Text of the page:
Less than two months after Boujee closed its site in Liverpool, signs have appeared outside the Manchester site showing that it has also suffered the same fate.
A handwritten note simply reading “closed, so sorry” has been taped to the all-pink restaurant and bar’s front door, whilst a second on the restaurant’s terrace, which had been taken over by pop-up venue Carnival, read: ‘we are extremely sorry but due to unforeseen circumstances we are left with no other options to close the venue.”
On the Boujee website, all traces of the Manchester venue have now been removed with just the Chester site now available to book online.
The news should not come as a surprise, given that the restaurant has appeared to be struggling for several months now.
Earlier this summer, staff walked out of the Liverpool site complaining of unpaid wages and tips. At the time, workers said that they had received just 40% of their expected wages on recent paydays and claimed that management had withheld their table service charges for months.
The pay dispute was reported in the Liverpool Echo, after staff told the paper some colleagues had walked out of shifts over the situation and that others were struggling to meet their rent and mortgage payments.
A company message was shared with Boujee’s staff at the end of June in an attempt to explain to workers why they had not received their full pay.
It said: “It is with huge regret and disappointment that we are not able to pay the wages in their entirety today. We have exhausted every avenue and it is at the point where we require the revenue from this weekend and next in order to catch up and make the payments in full.
“Today we will be making a payment to all employees of 40 per cent of their total wage. On Monday we will make a second payment and this will be 30 per cent of their total wage plus 50 per cent of the service charge for the month.
“The following Monday we will pay the remaining 30 per cent and the remaining 50 per cent of the service charge.
“We are extremely sorry that it has come to this and I assure you we are doing all we can to get back on track and our team are vital in this path to recovery. We fully appreciate this is not acceptable and we thank you for your hard work, support and loyalty through what has been a very challenging time.”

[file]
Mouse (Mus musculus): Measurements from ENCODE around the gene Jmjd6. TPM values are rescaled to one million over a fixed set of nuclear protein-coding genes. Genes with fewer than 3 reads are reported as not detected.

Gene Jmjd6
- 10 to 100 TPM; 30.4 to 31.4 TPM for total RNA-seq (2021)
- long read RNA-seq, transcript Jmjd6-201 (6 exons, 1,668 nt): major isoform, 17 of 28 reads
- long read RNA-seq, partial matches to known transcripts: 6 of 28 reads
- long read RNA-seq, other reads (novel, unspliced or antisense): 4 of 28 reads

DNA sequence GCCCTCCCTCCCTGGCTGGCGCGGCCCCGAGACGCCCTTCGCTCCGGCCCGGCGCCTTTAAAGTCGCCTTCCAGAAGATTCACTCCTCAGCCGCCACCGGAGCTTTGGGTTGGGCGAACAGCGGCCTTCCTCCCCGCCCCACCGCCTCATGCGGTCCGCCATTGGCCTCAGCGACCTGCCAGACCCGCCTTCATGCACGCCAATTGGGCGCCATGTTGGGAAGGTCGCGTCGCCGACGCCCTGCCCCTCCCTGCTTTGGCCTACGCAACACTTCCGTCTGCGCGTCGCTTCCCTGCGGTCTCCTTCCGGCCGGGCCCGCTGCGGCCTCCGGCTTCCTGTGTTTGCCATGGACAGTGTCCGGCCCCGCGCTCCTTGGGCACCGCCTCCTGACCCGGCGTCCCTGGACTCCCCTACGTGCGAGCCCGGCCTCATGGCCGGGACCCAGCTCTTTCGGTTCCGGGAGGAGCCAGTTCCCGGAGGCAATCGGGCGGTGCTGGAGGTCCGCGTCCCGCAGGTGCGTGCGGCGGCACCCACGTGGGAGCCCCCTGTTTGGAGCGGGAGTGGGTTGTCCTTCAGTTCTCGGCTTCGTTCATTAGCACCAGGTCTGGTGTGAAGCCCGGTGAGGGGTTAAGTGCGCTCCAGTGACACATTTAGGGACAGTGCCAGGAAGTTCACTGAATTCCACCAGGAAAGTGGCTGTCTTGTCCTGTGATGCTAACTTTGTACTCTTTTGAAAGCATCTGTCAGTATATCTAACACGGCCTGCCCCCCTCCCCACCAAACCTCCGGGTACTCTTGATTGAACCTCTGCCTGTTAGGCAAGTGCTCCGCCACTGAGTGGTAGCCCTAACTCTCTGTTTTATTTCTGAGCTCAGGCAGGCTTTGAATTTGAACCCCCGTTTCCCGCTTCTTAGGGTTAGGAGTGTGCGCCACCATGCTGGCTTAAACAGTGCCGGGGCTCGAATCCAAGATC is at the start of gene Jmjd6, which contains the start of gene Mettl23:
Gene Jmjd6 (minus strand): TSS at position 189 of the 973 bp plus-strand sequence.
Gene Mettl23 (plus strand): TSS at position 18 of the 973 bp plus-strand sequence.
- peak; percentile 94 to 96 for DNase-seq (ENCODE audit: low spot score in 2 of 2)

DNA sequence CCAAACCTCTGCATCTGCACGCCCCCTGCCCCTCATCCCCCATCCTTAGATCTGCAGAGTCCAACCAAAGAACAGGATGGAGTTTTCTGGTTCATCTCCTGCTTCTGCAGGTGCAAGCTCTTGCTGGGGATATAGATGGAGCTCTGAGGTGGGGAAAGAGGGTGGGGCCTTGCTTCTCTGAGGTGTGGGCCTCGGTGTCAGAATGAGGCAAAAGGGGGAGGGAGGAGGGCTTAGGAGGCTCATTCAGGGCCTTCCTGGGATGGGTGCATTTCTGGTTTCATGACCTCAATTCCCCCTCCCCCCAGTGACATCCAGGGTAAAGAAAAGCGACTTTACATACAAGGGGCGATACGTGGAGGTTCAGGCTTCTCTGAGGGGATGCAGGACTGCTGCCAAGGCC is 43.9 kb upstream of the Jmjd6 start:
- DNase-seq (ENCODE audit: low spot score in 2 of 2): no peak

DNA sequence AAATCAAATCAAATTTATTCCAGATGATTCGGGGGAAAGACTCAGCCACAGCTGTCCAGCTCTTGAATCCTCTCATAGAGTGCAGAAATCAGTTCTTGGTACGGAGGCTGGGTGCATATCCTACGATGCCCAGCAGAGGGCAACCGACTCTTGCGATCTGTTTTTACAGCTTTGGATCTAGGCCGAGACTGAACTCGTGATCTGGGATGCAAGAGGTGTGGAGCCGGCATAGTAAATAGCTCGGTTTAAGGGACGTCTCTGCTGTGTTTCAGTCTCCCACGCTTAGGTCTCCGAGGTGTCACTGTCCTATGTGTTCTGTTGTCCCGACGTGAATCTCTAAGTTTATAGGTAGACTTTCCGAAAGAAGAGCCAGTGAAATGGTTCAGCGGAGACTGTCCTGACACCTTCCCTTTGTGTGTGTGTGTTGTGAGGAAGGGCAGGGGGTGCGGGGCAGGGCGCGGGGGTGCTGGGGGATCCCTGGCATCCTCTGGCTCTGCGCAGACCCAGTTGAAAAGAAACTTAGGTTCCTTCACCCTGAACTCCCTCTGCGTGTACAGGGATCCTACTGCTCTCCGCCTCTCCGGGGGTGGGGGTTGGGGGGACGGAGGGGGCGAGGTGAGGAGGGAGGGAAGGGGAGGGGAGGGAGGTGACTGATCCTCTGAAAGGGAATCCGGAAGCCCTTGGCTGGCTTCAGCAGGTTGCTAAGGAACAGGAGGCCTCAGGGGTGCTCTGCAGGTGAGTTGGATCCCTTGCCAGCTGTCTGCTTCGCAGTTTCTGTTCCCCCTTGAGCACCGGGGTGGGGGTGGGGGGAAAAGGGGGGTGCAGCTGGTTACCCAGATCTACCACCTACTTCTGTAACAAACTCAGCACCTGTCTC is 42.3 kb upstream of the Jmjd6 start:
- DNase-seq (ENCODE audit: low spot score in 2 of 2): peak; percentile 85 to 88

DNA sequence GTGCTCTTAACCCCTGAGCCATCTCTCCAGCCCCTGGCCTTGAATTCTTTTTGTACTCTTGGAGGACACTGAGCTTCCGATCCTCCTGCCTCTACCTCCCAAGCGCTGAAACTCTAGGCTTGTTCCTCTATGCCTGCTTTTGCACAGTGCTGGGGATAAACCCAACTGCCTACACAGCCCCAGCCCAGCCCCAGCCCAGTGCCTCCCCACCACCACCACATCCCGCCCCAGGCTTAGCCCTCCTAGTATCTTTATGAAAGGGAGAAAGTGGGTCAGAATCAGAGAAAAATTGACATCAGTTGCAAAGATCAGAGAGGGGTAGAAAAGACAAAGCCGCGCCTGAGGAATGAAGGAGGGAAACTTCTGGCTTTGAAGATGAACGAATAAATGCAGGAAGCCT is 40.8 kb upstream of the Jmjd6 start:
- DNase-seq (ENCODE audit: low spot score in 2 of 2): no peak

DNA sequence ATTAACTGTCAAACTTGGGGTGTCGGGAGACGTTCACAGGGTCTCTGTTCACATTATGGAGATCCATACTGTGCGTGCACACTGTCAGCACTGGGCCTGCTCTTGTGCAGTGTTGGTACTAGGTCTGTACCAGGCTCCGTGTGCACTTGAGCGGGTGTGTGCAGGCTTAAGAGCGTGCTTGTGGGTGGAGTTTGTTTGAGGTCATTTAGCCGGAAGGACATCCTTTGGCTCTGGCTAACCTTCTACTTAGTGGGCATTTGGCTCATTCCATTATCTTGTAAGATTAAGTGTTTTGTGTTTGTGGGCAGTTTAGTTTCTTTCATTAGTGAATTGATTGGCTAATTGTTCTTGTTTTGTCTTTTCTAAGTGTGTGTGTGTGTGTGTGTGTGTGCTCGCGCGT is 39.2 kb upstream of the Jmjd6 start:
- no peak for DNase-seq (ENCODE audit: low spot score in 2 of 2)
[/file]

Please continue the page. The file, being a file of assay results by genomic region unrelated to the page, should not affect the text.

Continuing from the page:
Now, it appears that the business has had another setback as it has moved to close its Manchester site too.
The news follows an announcement from the former director and Real Housewive Of Cheshire star Lystra Adams who revealed last month that she had walked away from the business.
In a post on Instagram, Lystra wrote: “I’m walking away … As of yesterday 23/09/2022 I walked away from what I’ve know and loved for past near two years. As many of you may know I have given considerable time and dedication in building the brand and platform for myself.
“Over the past eight months things had taken a bumpy turn. I had confidence in that the board of directors would turn it around. Unfortunately mistakes were made along the way […] and it made the comeback near impossible.”
She continued: “As a 20-per-cent shareholder and the face of the business I want you to know that I did what I could with what I had. […] I’ve made my voice heard more than before as I dreaded this day would come. I’ve taken abuse in all forms for being the face of the companies involved as well as my daughter and enough is enough.
“Sorry it’s taken so long to speak out and I want to thank each and everyone that has visited or worked for Boujee and carnival from opening until now. All my love, Lystra.”
Feature image – The Manc Group
Man arrested after Stockport homes were evacuated due to ‘suspected hazardous materials’
A man has been arrested after the discovery of “suspected hazardous materials” led to several homes being evacuated in Stockport.